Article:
In Wu's paper-cut works, as described by Professor Haun Saussy in a catalog essay for the artist, a simple outline “turns out to be immensely complex. The one body is now teeming with smaller bodies that are themselves teeming with smaller bodies. The bodies at their various levels peer at us with countless eyes or go about their business, ignoring us...Thus Wu Jian’an’s decision to bring the nonmetropolitan, the eccentric, the exiled, the monstrous into the constitution of his colossal figures opens their bodies’ interior onto the widest cultural outside and makes it impossible to say that his art represents ‘a throwback to Chinese tradition’; it’s at the very least much more than that.”

Ten Thousand Things (2016) by Wu Jian’anOriginal Source: Courtesy the artist Wu Jian'an

The Seven Layered Shell is a metaphor for a certain social value: an individual can only form a perfect whole when finding an absolutely correct fixed position. In the Butterfly series and Ten Thousand Things, Wu Jian'an tries to break the stereotype of this individual-collective relationship: in the chaotic and crowded relationship, the individual becomes a paradoxical whole, and the vivid whole does not seem to be pre-set, but was grown from free individuals.

The Birth of the Galaxy (2012/2015) by Wu Jian’anOriginal Source: Courtesy the artist Wu Jian'an

The Birth of the Galaxy consists of 12 paper-cut and collage works, forming into mountain ranges. Some look like scenery from Gui Lin, inspiring a variety of imaginative responses.

The mountain ranges are composed of figures including the headless Xing Tian and other characters from the Classic of Mountains and Seas. The colors and visual expression of this work is influenced by Dunhuang murals. Wu Jian'an hopes to use a relatively "ancient" visual expression together with his contemporary imagination to revitalize an old story.

The Birth of the Galaxy- Courage (details) (2012/2015) by Wu Jian’anOriginal Source: Courtesy the artist Wu Jian'an

Xingtian is a very important character in Wu Jian'an's works. In the Classics of Mountains and Seas, Xingtian fights against the Supreme Divinity even after he was beheaded. In the view of the artist, Xingtian represents the courage in the cultural genes, which is particularly precious in the present days.

The Shadows of the Blade (2017/2018) by Wu Jian’anOriginal Source: Courtesy the artist Wu Jian'an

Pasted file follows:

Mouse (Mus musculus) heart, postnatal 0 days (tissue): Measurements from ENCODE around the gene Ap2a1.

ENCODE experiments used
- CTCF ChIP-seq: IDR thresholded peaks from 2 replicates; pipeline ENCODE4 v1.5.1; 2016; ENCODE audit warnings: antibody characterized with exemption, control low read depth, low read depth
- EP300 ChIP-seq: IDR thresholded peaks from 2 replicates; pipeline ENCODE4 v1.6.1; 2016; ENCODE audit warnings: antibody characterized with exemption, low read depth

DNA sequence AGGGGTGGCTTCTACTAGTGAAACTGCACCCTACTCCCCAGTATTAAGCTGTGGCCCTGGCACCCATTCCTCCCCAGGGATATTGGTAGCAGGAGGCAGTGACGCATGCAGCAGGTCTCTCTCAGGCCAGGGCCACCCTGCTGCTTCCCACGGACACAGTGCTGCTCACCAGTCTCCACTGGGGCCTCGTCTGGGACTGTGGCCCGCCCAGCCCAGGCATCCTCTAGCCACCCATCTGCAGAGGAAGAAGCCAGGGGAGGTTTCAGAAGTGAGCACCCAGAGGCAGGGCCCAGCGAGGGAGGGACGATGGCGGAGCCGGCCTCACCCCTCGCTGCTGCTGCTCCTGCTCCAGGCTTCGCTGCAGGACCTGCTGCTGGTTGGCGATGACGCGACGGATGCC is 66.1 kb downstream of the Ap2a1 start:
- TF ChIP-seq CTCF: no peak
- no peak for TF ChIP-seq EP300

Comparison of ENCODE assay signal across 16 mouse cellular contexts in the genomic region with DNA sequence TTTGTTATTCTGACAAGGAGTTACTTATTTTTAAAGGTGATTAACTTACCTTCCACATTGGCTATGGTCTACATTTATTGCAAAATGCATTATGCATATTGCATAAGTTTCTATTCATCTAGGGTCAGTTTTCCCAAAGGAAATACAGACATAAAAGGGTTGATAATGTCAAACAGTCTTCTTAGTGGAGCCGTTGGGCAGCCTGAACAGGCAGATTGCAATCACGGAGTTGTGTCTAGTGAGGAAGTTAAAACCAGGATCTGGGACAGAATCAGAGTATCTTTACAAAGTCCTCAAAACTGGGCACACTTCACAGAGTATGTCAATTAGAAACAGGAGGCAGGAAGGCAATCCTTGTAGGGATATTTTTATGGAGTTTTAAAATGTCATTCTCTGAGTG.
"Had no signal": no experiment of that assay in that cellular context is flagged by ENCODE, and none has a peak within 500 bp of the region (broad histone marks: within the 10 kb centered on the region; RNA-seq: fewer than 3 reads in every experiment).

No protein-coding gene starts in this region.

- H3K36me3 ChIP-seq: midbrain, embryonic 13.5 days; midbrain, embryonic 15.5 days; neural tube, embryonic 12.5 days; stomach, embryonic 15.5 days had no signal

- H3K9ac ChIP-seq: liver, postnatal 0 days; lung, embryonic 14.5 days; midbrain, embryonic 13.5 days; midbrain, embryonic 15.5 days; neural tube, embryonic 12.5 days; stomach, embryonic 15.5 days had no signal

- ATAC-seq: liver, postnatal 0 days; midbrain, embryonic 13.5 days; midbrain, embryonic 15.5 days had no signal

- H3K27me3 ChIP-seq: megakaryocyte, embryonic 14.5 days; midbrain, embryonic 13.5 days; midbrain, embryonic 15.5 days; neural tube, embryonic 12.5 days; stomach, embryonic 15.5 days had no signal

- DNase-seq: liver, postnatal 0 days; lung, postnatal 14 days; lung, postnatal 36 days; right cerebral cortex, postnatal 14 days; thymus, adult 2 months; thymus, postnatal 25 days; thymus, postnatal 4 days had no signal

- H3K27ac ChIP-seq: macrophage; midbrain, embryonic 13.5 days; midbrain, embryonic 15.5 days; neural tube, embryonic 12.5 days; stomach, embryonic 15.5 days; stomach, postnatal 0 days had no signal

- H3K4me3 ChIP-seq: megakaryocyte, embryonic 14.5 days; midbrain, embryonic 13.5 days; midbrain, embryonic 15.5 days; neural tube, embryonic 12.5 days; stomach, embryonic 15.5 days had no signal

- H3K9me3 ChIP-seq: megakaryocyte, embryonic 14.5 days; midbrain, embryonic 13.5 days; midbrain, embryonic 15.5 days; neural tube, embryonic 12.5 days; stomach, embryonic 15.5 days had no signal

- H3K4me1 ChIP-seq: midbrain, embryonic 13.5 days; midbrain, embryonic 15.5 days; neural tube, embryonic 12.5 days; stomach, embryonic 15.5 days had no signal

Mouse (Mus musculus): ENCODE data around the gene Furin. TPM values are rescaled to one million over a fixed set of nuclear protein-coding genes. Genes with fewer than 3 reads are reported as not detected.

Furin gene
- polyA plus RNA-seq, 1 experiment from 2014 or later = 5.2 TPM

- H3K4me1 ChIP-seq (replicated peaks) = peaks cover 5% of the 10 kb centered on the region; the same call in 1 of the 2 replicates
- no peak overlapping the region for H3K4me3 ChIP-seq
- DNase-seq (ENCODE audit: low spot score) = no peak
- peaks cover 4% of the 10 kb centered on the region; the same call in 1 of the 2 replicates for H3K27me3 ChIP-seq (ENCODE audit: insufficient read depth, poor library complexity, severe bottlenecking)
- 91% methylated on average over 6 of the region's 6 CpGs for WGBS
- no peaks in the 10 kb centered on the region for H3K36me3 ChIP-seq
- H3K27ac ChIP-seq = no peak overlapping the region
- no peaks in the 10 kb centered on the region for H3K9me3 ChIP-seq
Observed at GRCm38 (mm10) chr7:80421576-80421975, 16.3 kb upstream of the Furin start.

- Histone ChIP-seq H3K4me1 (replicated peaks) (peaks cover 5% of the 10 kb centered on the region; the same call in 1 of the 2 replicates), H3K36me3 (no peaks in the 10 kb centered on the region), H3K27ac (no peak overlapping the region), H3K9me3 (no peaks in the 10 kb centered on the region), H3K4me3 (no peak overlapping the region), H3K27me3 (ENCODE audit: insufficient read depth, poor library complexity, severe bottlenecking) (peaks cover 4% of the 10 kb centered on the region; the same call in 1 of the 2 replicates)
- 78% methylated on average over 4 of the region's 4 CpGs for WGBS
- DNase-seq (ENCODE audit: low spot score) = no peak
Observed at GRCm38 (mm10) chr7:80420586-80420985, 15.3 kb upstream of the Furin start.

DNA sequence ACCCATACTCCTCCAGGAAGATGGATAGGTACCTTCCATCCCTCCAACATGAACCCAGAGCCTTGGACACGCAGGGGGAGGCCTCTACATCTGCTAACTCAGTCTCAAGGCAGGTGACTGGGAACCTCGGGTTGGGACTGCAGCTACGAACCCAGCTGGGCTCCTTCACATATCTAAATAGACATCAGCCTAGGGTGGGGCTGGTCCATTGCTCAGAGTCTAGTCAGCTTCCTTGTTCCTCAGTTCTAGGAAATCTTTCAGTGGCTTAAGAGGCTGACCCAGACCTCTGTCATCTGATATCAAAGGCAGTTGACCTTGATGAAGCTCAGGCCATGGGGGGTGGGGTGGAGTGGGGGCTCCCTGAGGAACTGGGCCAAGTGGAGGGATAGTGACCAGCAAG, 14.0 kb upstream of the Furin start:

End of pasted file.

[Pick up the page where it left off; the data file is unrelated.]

The Shadows of the Blade series is a new level of Wu Jian’an’s artistic experiment with leather. In this series of work, the artist used different kinds of sharp tools to stab, slice and puncture the soaked buffalo hide to represent the subconscious desire for violence and destruction.

The Shadows of the Blade (details) (2017/2018) by Wu Jian’anOriginal Source: Courtesy the artist Wu Jian'an

In this series of works, the artist tries to make the creations and experiments of visual art meaningful in the psychological and sociological domain.

Masks-Silver Green (2018) by Wu Jian’anOriginal Source: Courtesy the artist Wu Jian'an

When designing the cowhide incision on paper for the Masks, Wu Jian'an found that the cowhide looked more and more like the masks of ancient Maya and Mycenaean civilizations, or the face totems that have been refined and patterned in the Stone Age. The artist didn't think to follow the ancient patterns in his creation, these images are more like an encounter or a destiny, without being designed, tracked or sought.

Masks series (2018) by Wu Jian’anOriginal Source: Courtesy the artist Wu Jian'an

The artist thinks that perhaps we have always evolved with the ancient civilizations, rather than being apart from them like we used to think. In his book Ethics, Spinoza wrote that "The human Mind cannot be absolutely destroyed with the Body, but something of it remains which is eternal." Through "the eyes of the mind", one could see the past.

Art could be “the eyes of the mind", through which we could always see and meet with ourselves from other dimensions.

Credits: Story

Wu Jian'an- Contemporary artist, Professor at CAFA.

Credits: All media
The story featured may in some cases have been created by an independent third party and may not always represent the views of the institutions, listed below, who have supplied the content.